I interviewed this guy once who had just opened a gelato shop in town. He told me that he was one of those people who came up with good ideas for businesses, but never moved fast enough, and so would see his ideas put into practice by someone else, months later.
He told me about how, when he was living in Italy, he would walk past little restaurants on the street and smell the most delicious food, and even if he had just eaten, he would get hungry again smelling the food. It occurred to him that a great business idea would be to open quick-service Italian restaurants serving pasta with red sauce, spaghetti and meatballs, lasagne, pizzas -- that kind of thing -- in shopping malls. The smell of the cooking food would draw in people walking by and he'd have a successful business.
When he returned to the U.S. about a year later, he excitedly told his dad about his idea, and his dad had to tell him that unfortunately, someone else had already beat him.
This is sort of how Thorny and I felt Monday night. I drove to Madison to hear the Yarn Harlot speak, and we spent a nice afternoon hanging around Lakeside Fibers before heading off to Borders.
We got tickets for the signing, went out for cheap sushi and then returned in time to get a primo seat on the floor in the crossword puzzle section.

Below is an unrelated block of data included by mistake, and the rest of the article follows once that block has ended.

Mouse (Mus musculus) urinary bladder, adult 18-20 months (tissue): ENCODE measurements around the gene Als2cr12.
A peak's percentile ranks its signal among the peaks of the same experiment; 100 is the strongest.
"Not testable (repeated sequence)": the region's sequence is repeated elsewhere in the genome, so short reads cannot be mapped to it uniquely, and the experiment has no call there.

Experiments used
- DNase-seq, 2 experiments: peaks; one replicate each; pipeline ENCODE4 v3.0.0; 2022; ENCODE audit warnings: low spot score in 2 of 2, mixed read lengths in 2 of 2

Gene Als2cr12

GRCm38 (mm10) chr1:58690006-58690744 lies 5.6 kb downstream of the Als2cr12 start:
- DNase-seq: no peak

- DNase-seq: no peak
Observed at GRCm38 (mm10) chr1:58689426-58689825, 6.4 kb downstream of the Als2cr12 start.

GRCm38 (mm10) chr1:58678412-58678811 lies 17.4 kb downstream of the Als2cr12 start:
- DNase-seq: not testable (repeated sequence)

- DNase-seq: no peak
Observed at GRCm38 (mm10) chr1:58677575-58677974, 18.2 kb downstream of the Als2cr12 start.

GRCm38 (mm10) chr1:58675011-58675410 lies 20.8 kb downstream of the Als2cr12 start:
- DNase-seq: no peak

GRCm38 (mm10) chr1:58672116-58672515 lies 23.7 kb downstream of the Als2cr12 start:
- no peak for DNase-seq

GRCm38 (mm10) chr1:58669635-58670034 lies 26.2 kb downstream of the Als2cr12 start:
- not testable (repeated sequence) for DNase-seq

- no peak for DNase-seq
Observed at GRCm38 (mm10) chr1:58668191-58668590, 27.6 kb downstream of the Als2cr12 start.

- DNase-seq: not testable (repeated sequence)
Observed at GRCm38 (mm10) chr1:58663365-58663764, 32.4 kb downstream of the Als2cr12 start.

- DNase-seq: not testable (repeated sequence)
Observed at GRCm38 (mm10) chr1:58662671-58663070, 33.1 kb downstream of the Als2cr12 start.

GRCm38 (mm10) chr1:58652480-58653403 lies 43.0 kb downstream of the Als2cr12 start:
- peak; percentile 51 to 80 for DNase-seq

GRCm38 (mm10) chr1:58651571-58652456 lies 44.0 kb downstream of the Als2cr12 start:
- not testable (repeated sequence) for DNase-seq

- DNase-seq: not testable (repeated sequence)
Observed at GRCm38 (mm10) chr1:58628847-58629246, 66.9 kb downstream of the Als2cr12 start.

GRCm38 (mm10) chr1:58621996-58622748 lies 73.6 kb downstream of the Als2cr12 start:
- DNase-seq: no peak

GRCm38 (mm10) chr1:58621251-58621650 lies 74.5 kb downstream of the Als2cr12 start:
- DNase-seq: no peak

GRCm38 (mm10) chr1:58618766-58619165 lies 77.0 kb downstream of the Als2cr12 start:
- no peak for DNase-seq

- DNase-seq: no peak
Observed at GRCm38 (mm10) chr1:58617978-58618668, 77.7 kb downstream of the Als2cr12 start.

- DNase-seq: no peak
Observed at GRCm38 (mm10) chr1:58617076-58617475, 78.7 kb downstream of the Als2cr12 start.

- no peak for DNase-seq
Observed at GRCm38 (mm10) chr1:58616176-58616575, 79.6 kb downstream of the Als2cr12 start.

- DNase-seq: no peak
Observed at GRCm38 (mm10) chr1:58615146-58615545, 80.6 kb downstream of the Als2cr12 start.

(She spoke! I swear, we saw her! See? She's the tiny little figure in the gray sweater right above the blonde woman's head.)
Now, Thorny (pictured above knitting a sock) and I have a longstanding joke about the Yarn Harlot stemming from the time we went to Rhinebeck two years ago. Thorny saw the Harlot at the bloggers' meetup, and joked that she had nothing on which to get the Harlot's autograph. I remarked that she could do "the rock star thing," and get the Harlot to autograph her left breast and then she could go get a tattoo of the signature. This, naturally, did not happen.
As we were standing in line to get our books signed after a really interesting talk (her theme this tour seemed to be about the effect knitting and other meditative activities have on brain structure and function), a bookstore employee came by with a pad of Post-It notes and handed us each one, suggesting we use it to write what we wanted the Harlot to inscribe in our books.
We stared at her, a little confused.
I thought, "Well, maybe she's tired of thinking up things to write, having just finished an entire book." I know how that feels, so we set out to do our best to think something up.
Well, we thought and thought, and threatened to write the other's Post-It note and forever give the other person a book in which we had prompted the Harlot to write something bizarre. Finally, Thorny said, "Hey, how about 'Thorny: Thanks for not asking me to sign your boob!'"
We got up to the table and as we were waiting for the group of women in front of us to finish chatting, we saw one of them grab a Sharpie and disappear, giggling, with the Harlot behind a bookshelf and sure enough, just like the gelato guy who had his chance to become the king of shopping mall meatball sandwiches snatched away by Sbarro ... our joke's finished. Over. It's become someone else's punchline.
So the lesson to take away from this is that being the first to have an idea just isn't enough sometimes.
(Oh, and knitting is not only fun, it's good for your brain.)